And if she's not in control it can go one of two ways....she'll sit out and pretend not to mind not being in the game or she'll join in and try and take control which usually ends in a meltdown.
Did you find it helpful getting the ASD diagnosis?
Has your ds found it tough maintaining friendships? I worry about this as currently dd's friends are very forgiving because they are so young but surely at some point they'll nit want to have a friend that gets angry with them if they're not in control of the games!
Ds just woken up so best get up too!
My DS was probably less able and more aggressive than your DD so we had to get a diagnosis to keep him in school. He was never the most popular kid but despite all he did have good friends through primary school, they tended to be some of the bright and lively but rather immature and even ADD-ish little boys who were surprisingly forgiving and maybe appreciated DS’s focus and determination. Also his loyalty – he would stand up for his friends against adults if he thought they’d been treated unfairly!
On the more positive side, the diagnosis brought us (and the school) a lot of ideas and advice on how to help him improve his social abilities and behaviour. And he got access to a social skills group which has helped him a lot with friendships and generally getting along. We tried to give him a more structured social life, keeping him busy with clubs and activities and less casual socialising because that was much harder for him. After he started secondary he didn’t have much social life out of school for a few years, but he coped inside school (with support from staff who knew about his difficulties and diagnosis) and things have picked up so that now he has a good group of friends in school, is forever txting and emailing his pals and even goes out with them occasionally as well.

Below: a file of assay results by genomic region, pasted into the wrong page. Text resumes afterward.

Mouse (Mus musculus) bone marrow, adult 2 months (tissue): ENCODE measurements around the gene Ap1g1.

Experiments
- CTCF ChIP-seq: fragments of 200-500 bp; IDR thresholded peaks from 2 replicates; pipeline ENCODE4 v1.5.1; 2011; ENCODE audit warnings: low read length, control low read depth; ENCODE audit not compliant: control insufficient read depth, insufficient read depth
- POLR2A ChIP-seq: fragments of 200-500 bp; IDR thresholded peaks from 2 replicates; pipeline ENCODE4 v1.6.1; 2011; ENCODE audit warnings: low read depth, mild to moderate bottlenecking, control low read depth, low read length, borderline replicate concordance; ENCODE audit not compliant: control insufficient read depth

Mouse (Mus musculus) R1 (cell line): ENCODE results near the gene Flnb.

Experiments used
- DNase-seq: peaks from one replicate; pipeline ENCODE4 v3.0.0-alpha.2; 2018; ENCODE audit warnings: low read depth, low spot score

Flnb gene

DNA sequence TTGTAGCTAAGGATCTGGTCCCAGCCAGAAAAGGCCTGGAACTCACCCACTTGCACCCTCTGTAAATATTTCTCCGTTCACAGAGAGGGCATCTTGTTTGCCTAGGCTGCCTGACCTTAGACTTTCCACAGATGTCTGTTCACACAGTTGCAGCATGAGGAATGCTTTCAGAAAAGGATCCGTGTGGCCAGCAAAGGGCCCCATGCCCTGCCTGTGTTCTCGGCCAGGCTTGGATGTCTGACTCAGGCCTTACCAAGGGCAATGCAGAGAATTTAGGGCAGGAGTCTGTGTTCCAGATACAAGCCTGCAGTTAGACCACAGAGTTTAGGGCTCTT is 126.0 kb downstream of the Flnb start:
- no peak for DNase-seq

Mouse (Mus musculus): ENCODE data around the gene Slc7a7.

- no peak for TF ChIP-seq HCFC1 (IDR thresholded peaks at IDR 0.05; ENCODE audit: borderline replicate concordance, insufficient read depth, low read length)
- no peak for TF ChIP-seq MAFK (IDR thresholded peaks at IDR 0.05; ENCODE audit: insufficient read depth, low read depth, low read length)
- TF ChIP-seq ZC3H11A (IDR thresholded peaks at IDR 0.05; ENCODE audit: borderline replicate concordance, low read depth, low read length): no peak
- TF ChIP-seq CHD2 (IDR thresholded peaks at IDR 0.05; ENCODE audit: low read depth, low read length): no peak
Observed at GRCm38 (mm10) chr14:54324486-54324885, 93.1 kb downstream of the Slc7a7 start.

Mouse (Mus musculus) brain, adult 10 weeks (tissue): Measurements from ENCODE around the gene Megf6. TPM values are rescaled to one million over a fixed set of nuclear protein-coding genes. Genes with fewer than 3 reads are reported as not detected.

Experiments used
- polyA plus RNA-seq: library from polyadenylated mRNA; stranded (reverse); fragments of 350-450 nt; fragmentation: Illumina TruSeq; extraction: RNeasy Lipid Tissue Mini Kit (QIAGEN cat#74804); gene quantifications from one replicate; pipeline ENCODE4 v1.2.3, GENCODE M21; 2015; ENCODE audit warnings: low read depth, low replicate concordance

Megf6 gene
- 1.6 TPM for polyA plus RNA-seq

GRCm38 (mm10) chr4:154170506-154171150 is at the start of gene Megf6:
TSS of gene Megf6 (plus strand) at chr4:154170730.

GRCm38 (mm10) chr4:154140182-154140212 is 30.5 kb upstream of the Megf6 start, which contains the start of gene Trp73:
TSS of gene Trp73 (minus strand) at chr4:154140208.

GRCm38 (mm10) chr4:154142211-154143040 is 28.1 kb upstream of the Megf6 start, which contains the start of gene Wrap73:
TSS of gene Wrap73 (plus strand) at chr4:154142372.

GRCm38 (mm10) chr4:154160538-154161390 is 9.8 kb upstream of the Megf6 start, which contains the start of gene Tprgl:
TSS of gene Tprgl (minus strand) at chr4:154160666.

So it's possible that your DD could have some difficulties with friendships. But there are ups and downs and for some kids it's a long slow learning curve over time. Even if it's not all plain sailing she will get through the difficult bits with your help
Thankyou Kleinzeit, I'm so pleased your son has good friends now! And the texting/mailing made me smile!
They do sound similar, I posted only the other day about how Dd had shouted at her friends mother across the room because she felt he had been unjustly told off! I wanted the ground to swallow me up!
We'll see what happens in the next few weeks. I think the likelihood is that our camhs referral will be declined again and it will once again take a big incident (she recently purposefully stepped out in front of a car during a meltdown) to get anyone to listen.
Since we have had the results from her IQ test and can see where some of her frustrations lie we've had a strict routine for mornings and bedtimes, which I must say we find hard as we're not that organised, but it has so obviously helped, and similarly to you we've pretty much completely stopped the casual playdates.
Thanks so much for taking the time to reply and for sharing your experiences.
Join the discussion
Registering is free, easy, and means you can join in the discussion, get discounts, win prizes and lots more.Register now
Already registered with Mumsnet? Log in to leave your comment or alternatively, sign in with Facebook or Google.
Please login first.